Please note: While the information in this article is relevant and noteworthy (otherwise we wouldn’t publish it), some discernment is required: Note that this is essentially an MSM promo for a new book. The Chinese Invasion Threat does appear to a potentially informative read though.
China has drawn up secret plans to invade Taiwan with a Normandy-style beach landing by the mid-2020s, sparking a possible region-wide conflict that would likely draw in Australia, a new book claims.
The Chinese Invasion Threat, which has received praise from respected defence and diplomatic figures in Washington, uses leaked Chinese military documents to compile in discomforting detail the invasion plans, which have never before been publicly assessed.
While North Korea is the acute crisis sharpening leaders’ minds around the world, the book argues China’s designs on Taiwan ultimately pose a graver threat because they could bring great powers – the US and China – into conflict for the first time since 1945.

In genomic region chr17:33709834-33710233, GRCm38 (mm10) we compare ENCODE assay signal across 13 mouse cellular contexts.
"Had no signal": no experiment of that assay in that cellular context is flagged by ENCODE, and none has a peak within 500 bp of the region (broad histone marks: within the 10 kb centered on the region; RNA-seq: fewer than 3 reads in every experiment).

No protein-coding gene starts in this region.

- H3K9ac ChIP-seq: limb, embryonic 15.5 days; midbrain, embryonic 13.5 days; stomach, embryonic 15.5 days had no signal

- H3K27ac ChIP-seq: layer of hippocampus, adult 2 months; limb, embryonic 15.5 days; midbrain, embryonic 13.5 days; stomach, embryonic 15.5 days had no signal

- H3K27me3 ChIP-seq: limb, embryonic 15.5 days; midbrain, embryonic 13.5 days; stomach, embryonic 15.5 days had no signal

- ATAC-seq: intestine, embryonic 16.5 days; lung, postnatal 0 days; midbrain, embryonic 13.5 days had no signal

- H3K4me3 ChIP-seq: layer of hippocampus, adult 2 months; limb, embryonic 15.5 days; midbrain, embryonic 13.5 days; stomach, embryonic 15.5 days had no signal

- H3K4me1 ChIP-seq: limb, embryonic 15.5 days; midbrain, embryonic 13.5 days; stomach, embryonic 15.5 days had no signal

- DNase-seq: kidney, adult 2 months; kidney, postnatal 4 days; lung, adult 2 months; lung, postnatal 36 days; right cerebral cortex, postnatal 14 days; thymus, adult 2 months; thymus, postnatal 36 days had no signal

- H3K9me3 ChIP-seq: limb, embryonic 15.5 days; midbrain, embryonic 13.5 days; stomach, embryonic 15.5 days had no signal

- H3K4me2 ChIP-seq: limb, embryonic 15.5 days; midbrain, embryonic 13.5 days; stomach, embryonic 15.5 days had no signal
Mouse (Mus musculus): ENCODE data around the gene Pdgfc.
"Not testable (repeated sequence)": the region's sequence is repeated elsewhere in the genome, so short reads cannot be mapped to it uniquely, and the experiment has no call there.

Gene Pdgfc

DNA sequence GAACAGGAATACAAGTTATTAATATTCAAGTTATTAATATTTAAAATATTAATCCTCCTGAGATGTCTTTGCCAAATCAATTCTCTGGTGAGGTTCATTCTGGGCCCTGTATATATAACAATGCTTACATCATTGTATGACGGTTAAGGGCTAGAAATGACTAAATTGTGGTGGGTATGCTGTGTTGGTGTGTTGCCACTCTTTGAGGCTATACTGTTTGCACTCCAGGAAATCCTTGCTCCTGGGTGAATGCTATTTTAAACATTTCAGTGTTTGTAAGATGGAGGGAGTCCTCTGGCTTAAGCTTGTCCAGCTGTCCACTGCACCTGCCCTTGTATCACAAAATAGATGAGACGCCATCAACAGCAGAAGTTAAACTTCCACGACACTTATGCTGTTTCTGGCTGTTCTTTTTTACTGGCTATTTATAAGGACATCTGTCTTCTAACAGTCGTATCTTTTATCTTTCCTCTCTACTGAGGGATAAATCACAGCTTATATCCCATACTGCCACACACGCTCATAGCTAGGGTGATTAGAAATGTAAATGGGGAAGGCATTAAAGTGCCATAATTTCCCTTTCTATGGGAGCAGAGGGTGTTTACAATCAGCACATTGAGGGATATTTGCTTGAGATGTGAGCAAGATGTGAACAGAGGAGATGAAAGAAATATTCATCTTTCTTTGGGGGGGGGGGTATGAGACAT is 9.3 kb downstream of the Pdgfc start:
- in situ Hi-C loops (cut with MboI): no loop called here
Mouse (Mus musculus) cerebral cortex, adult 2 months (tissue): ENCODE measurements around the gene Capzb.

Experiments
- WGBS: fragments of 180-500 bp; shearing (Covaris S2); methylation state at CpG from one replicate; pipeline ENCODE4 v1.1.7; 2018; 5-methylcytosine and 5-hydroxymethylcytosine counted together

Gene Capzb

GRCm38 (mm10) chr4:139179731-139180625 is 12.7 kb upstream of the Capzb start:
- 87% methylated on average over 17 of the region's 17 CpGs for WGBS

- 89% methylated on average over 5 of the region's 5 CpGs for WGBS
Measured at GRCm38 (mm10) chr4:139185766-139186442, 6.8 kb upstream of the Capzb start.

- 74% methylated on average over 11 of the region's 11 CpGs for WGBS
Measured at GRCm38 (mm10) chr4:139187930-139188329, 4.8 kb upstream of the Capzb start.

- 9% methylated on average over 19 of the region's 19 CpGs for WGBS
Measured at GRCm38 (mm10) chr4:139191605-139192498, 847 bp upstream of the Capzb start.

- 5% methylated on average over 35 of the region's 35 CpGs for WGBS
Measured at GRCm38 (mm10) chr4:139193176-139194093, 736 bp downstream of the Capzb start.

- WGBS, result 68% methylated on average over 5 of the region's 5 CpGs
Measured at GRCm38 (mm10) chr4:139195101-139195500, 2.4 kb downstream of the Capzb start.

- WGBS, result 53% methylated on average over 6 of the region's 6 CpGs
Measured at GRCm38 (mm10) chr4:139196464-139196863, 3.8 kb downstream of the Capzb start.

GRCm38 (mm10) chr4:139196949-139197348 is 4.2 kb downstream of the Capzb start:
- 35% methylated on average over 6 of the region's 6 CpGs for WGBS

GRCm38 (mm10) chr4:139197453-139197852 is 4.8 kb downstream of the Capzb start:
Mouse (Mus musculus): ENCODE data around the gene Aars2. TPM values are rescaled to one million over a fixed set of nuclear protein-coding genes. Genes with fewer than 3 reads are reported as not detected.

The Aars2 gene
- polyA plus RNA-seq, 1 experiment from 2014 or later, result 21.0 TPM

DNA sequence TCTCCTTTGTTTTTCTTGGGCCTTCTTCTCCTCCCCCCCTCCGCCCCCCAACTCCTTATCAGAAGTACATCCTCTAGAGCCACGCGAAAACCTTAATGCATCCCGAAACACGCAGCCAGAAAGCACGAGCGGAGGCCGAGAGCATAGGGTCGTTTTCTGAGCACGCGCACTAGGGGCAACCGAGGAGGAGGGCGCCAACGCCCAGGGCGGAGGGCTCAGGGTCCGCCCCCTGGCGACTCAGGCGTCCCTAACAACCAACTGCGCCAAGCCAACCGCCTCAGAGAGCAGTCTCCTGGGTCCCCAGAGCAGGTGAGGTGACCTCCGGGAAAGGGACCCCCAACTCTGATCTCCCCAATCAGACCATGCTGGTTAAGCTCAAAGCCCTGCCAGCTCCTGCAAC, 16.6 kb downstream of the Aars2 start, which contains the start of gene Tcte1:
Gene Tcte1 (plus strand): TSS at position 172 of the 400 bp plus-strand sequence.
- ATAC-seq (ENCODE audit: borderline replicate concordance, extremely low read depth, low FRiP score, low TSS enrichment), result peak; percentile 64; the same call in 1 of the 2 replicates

The US would likely come to Taiwan’s aid in the event of an invasion and that could draw Australia in through the ANZUS alliance.
Author Ian Easton, of the Asia policy think tank Project 2049 Institute, concludes that China is held back currently by the likely massive loss of lives, resources and international prestige if it attempted an invasion but says “preparations will continue apace and the situation could quickly change”.
Citing People’s Liberation Army (PLA) internal writings, he writes that democratic Taiwan is seen by the Chinese Communist Party as “its most dangerous external national security threat” because its very existence challenges the authoritarian party.
Taiwan has been the subject of reunification ambitions by the mainland since it was founded by the exiled former Chinese leader Chiang Kai-shek in 1949.
“We must annihilate our [Taiwanese] enemies in large numbers, then conquer and control the entire island,” Mr Easton cites one PLA field manual as saying.